By Terry Grabill
I spent some time in northern Ontario last week. It was planned as a fly-in fishing trip for Walleye and Northern Pike but, let’s be honest- I was birding. I was traveling with Tim and Ken, my friends from decades ago, and they like nature but are not particularly excited about birds. The three of us shared a boat on Granite Hill lake for five days and they humored me while I ignored my fishing rod and listened intently to bird songs. I was excited to have the opportunity to hear and see some of my favorite migrants on their “home turf”. As time passed, they too were picking up on sounds and quizzing me on the species making them. And, to my great satisfaction, they started referring to me as “Goober” as much they did Terry.
Every year, Andrea and I look forward to our May excursions to migrant hotspots to get our annual glimpse of Cape May, Bay-breasted, and Blackpoll warblers as well as Swainson’s thrush and White-crowned sparrows. They don’t sing much on their migration path: That’s a job left for the breeding grounds. Some of the species that migrate through, especially shorebirds, are bound for the high-arctic. Many, however, are birds that nest in the boreal forests of northern Ontario. The landscape there is breath-taking from the air, with dense (I mean really dense) conifer forests on rocky hills with pristine lakes in each valley.
Our float plane flight from White River goes straight north over just such habitat. From the road and from the air, there is lots of evidence that we’re not in West Michigan anymore! We encountered two gray wolves on our drive and a black bear on our last trip. We were advised that if nature calls while we’re fishing, it’s better to land at one of the many islands rather than the mainland shore to avoid a chance encounter with a large carnivore.
The birdlife wasn’t as obvious until we were out on the still mornings fishing quietly by Picnic Island. The spruces were alive with birdsong! Northern waterthrush and Connecticut warblers sang constantly. Winter wrens burst out their impossibly long trills. Common ravens made their very un-musical sounds, much the irritation of my partners. I (mostly) ignored their grousing about the “noise” because this BirdGoober was in foreign territory. I was birding by ear to vocalizations I’d heard mostly on CDs, not birds singing to their mates and adversaries just a few yards into the thicket.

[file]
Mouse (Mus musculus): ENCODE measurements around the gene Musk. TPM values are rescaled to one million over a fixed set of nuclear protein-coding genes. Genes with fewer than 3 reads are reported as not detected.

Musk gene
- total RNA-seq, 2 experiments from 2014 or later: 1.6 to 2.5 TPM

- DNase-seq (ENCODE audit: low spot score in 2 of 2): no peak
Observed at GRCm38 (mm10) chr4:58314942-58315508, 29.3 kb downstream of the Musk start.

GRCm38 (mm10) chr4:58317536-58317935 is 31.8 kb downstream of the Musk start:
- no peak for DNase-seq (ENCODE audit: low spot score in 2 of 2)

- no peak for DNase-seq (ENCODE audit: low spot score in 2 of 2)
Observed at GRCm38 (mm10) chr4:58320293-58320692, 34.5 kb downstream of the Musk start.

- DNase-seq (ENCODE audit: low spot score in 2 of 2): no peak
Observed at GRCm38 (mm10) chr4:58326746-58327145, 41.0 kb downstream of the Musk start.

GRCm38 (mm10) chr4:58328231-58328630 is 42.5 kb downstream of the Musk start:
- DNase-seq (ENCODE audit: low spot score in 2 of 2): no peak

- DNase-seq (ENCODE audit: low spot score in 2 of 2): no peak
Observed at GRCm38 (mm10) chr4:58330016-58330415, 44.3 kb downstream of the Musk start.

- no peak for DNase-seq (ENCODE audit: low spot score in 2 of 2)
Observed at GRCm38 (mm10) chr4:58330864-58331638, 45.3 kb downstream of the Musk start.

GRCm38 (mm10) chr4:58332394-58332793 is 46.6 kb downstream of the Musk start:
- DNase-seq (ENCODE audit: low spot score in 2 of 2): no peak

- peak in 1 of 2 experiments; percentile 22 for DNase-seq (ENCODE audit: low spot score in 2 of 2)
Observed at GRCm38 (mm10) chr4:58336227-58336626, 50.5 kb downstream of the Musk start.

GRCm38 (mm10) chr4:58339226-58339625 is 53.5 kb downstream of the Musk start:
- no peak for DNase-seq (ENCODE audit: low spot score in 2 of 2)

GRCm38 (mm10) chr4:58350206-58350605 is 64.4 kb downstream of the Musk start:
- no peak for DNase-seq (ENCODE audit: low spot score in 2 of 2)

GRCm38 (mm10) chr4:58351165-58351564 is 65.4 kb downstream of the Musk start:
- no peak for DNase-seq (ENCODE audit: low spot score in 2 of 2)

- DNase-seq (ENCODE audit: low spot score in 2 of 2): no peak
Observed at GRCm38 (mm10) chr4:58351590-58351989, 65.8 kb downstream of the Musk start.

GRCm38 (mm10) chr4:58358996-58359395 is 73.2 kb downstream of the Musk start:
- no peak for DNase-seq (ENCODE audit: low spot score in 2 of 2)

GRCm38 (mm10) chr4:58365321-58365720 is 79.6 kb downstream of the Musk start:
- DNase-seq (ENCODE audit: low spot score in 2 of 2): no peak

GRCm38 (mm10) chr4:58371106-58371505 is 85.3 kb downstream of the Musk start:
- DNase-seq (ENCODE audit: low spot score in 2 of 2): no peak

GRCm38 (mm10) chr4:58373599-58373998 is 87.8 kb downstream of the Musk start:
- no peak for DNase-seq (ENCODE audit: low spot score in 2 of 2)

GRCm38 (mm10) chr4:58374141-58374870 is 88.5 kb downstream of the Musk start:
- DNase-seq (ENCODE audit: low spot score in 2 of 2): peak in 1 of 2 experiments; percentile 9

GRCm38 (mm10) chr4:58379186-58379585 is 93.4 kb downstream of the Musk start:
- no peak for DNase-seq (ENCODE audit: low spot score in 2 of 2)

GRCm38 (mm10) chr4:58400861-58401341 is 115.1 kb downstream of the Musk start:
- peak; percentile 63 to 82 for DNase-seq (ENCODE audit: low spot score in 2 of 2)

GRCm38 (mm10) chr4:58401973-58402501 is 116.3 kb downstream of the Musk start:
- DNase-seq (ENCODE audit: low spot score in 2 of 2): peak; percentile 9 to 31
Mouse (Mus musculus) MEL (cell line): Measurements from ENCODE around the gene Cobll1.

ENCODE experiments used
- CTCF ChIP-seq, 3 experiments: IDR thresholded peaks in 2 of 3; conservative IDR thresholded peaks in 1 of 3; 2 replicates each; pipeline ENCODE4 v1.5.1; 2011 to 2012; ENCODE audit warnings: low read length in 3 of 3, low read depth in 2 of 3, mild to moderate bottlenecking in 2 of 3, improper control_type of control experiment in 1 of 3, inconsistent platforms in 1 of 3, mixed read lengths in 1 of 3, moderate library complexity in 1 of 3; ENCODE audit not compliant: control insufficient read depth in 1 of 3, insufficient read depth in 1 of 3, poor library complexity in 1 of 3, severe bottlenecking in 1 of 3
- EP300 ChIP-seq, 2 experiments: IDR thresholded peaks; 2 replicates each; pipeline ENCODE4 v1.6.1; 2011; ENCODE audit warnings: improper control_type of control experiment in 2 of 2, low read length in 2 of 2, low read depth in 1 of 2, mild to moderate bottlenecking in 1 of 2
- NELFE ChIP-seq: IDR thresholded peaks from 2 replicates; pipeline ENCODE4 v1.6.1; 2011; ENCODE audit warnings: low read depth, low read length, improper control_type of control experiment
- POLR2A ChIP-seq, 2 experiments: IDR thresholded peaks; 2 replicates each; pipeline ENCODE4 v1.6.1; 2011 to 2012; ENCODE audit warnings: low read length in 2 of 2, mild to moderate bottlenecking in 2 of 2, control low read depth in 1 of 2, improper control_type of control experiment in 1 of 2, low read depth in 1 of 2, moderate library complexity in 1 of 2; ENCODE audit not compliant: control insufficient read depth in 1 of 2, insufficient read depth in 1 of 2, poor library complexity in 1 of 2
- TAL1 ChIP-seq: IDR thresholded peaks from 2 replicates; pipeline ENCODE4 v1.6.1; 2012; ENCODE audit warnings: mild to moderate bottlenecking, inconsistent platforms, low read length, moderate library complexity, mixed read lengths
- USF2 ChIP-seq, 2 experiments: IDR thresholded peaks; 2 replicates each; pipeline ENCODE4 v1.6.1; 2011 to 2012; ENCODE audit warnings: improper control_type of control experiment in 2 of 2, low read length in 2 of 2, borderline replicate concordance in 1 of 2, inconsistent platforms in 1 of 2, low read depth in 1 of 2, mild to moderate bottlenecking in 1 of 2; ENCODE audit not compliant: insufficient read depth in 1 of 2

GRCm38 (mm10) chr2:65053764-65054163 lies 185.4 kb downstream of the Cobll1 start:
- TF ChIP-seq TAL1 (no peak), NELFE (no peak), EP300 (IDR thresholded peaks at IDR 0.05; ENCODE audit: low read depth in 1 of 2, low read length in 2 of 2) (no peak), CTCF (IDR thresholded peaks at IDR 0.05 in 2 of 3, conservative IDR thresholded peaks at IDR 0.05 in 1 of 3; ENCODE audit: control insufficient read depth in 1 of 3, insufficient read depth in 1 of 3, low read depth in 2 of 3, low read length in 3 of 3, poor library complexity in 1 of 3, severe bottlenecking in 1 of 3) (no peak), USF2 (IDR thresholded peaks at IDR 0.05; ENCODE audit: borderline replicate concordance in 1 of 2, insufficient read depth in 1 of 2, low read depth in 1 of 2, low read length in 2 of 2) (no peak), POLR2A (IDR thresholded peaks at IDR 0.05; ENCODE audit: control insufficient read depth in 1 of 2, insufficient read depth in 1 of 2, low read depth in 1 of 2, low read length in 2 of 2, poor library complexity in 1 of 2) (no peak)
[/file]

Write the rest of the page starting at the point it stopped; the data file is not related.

Boating around lakes in West Michigan, I see mallards and wood ducks. On Granite Hill Lake I didn’t see a single one of those. Instead, common mergansers (and only females!) abounded. In fact, Tim quickly picked up on IDing those. In the backwater area of a winding river we found common goldeneye. I had read as a boy that these winter visitors to Newaygo nested in the spruce forests of Canada...so why was I surprised to see them?
What is a north woods lake without common loons? We have loons at home and their haunting calls epitomize the northern experience. Many of my local fishing lakes have a resident pair that sometimes fledges a baby. On Granite Hill Lake, however, loons are different. These were not pairs and I didn’t see. any with young. They were in groups of five to ten and were mostly silent as they fed together far from shore. On our visit to Granite Hill two years ago, I counted a string of more than fifty as we motored to the west end of the lake!
I think I won’t look at migrants quite the same way after visiting their breeding grounds. These little fighters stop only briefly on their journey, and I’m glad I got to see their summer destination.
For BirdGoober, I’m Terry Grabill